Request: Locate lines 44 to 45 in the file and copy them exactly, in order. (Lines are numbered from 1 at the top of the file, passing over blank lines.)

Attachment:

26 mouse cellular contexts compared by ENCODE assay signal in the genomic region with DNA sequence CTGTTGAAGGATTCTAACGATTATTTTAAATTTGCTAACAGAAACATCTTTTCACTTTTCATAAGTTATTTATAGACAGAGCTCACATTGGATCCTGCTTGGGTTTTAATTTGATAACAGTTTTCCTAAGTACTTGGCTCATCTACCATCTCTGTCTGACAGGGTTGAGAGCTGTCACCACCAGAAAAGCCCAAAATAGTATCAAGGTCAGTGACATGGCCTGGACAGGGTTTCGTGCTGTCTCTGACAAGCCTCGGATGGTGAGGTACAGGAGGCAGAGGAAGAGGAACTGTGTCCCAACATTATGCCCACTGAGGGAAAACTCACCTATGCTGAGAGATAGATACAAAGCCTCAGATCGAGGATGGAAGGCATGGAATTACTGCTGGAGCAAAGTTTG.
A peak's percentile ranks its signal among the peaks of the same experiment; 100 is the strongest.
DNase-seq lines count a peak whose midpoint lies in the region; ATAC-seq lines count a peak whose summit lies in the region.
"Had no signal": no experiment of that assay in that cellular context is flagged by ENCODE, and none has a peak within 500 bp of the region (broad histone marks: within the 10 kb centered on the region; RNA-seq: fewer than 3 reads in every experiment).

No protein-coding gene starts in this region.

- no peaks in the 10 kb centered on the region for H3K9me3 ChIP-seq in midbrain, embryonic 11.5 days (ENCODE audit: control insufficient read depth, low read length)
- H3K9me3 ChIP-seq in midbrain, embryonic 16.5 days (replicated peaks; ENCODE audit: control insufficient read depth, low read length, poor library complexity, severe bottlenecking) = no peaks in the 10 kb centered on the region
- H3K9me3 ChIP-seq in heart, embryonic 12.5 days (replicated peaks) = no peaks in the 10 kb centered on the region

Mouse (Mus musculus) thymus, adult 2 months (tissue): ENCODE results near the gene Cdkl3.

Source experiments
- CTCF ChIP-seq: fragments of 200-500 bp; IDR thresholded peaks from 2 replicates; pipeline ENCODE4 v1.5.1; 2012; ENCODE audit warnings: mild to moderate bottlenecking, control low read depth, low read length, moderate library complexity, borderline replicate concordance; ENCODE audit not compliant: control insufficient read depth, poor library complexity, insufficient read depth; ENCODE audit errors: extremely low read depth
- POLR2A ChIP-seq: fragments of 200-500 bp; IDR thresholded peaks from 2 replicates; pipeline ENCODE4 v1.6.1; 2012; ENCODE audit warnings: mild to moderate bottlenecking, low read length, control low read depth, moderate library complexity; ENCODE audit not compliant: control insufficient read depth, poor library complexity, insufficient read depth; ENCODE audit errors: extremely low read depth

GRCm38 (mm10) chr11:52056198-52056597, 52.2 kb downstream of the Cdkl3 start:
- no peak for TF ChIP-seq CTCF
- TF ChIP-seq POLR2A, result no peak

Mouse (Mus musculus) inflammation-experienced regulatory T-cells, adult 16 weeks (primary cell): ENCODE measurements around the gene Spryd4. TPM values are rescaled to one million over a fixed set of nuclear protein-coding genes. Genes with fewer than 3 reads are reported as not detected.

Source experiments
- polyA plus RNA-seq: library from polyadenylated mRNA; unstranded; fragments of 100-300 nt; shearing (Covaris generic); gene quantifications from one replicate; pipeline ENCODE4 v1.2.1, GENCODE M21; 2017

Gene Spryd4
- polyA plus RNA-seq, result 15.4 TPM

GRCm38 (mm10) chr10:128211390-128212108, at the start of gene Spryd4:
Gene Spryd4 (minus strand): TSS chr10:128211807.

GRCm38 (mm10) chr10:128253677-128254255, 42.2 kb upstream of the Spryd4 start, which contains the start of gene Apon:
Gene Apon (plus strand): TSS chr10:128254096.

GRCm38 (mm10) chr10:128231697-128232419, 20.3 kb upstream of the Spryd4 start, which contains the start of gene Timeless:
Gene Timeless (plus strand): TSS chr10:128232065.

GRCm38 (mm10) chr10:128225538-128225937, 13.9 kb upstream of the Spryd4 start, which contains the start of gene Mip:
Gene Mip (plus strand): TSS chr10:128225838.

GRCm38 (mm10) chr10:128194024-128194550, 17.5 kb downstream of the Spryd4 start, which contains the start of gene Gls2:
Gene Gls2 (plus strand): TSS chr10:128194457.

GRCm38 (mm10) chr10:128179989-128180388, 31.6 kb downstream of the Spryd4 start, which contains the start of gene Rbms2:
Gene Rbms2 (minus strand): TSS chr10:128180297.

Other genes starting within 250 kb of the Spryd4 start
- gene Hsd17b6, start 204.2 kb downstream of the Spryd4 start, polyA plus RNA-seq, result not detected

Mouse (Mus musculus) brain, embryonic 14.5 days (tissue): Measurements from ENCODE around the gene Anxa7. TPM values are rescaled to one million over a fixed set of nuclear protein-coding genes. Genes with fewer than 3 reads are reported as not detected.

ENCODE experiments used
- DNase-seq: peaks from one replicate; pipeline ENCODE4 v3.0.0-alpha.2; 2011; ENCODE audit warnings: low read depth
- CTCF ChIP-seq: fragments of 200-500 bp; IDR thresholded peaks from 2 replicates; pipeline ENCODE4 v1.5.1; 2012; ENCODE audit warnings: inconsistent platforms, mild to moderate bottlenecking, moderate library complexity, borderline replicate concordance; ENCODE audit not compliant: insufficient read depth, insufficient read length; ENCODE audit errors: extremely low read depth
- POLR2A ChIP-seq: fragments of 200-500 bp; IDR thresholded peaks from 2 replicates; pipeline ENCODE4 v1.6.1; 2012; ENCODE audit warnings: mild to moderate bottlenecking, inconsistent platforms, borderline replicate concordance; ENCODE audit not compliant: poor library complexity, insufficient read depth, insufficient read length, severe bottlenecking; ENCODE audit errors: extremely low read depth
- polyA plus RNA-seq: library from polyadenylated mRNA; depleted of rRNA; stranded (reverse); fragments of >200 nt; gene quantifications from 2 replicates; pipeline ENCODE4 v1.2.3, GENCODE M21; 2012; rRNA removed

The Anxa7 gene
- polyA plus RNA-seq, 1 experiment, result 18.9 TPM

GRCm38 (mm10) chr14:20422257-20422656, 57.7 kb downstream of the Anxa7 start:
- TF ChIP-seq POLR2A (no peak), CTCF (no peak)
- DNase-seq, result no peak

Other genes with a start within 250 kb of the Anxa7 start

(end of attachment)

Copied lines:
- TF ChIP-seq POLR2A (no peak), CTCF (no peak)
- DNase-seq, result no peak